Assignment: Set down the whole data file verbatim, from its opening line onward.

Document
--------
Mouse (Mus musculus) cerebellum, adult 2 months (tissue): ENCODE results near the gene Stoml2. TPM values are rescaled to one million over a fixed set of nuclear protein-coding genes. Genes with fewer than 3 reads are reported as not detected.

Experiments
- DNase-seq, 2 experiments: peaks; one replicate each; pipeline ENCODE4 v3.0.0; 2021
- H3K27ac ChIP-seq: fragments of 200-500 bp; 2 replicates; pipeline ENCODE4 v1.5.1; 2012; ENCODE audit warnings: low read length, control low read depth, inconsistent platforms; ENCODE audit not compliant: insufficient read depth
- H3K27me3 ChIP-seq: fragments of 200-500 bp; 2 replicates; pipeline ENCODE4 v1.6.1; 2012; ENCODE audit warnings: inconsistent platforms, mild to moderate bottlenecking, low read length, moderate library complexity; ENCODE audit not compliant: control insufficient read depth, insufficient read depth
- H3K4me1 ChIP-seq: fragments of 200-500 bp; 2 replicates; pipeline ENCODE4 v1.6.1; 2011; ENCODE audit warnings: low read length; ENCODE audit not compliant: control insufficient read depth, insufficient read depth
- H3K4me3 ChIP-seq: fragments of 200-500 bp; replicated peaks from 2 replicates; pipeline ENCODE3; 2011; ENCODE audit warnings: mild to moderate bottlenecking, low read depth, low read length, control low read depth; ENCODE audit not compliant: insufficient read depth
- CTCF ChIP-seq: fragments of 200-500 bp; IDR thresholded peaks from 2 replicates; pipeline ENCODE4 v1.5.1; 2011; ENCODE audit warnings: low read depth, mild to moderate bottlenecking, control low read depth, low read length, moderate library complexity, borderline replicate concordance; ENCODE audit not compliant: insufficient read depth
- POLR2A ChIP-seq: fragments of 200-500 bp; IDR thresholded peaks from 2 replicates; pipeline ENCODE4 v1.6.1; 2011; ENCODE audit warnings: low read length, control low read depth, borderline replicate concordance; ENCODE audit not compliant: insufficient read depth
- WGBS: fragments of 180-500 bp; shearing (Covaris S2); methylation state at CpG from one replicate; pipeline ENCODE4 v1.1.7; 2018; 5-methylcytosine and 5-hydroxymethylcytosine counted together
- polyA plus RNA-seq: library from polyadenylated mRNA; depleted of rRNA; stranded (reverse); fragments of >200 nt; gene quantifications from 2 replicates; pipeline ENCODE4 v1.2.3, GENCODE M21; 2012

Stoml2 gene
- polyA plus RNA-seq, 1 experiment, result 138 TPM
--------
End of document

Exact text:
Mouse (Mus musculus) cerebellum, adult 2 months (tissue): ENCODE results near the gene Stoml2. TPM values are rescaled to one million over a fixed set of nuclear protein-coding genes. Genes with fewer than 3 reads are reported as not detected.

Experiments
- DNase-seq, 2 experiments: peaks; one replicate each; pipeline ENCODE4 v3.0.0; 2021
- H3K27ac ChIP-seq: fragments of 200-500 bp; 2 replicates; pipeline ENCODE4 v1.5.1; 2012; ENCODE audit warnings: low read length, control low read depth, inconsistent platforms; ENCODE audit not compliant: insufficient read depth
- H3K27me3 ChIP-seq: fragments of 200-500 bp; 2 replicates; pipeline ENCODE4 v1.6.1; 2012; ENCODE audit warnings: inconsistent platforms, mild to moderate bottlenecking, low read length, moderate library complexity; ENCODE audit not compliant: control insufficient read depth, insufficient read depth
- H3K4me1 ChIP-seq: fragments of 200-500 bp; 2 replicates; pipeline ENCODE4 v1.6.1; 2011; ENCODE audit warnings: low read length; ENCODE audit not compliant: control insufficient read depth, insufficient read depth
- H3K4me3 ChIP-seq: fragments of 200-500 bp; replicated peaks from 2 replicates; pipeline ENCODE3; 2011; ENCODE audit warnings: mild to moderate bottlenecking, low read depth, low read length, control low read depth; ENCODE audit not compliant: insufficient read depth
- CTCF ChIP-seq: fragments of 200-500 bp; IDR thresholded peaks from 2 replicates; pipeline ENCODE4 v1.5.1; 2011; ENCODE audit warnings: low read depth, mild to moderate bottlenecking, control low read depth, low read length, moderate library complexity, borderline replicate concordance; ENCODE audit not compliant: insufficient read depth
- POLR2A ChIP-seq: fragments of 200-500 bp; IDR thresholded peaks from 2 replicates; pipeline ENCODE4 v1.6.1; 2011; ENCODE audit warnings: low read length, control low read depth, borderline replicate concordance; ENCODE audit not compliant: insufficient read depth
- WGBS: fragments of 180-500 bp; shearing (Covaris S2); methylation state at CpG from one replicate; pipeline ENCODE4 v1.1.7; 2018; 5-methylcytosine and 5-hydroxymethylcytosine counted together
- polyA plus RNA-seq: library from polyadenylated mRNA; depleted of rRNA; stranded (reverse); fragments of >200 nt; gene quantifications from 2 replicates; pipeline ENCODE4 v1.2.3, GENCODE M21; 2012

Stoml2 gene
- polyA plus RNA-seq, 1 experiment, result 138 TPM